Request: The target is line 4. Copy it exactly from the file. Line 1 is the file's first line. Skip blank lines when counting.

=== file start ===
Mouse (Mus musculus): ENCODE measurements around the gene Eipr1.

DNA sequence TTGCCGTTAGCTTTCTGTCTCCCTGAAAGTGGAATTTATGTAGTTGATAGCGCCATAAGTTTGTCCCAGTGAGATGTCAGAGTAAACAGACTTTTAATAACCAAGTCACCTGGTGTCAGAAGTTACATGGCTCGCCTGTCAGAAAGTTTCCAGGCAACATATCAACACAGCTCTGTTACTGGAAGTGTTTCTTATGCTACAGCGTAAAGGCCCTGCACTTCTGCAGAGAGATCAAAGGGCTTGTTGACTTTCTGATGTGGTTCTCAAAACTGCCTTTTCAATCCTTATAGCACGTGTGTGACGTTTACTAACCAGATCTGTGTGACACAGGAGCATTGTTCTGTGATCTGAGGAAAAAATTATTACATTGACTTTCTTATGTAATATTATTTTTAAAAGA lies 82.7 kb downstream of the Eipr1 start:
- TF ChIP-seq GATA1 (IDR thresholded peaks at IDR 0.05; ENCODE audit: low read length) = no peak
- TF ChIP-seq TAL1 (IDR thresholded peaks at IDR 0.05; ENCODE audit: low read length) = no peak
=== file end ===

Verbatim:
- TF ChIP-seq TAL1 (IDR thresholded peaks at IDR 0.05; ENCODE audit: low read length) = no peak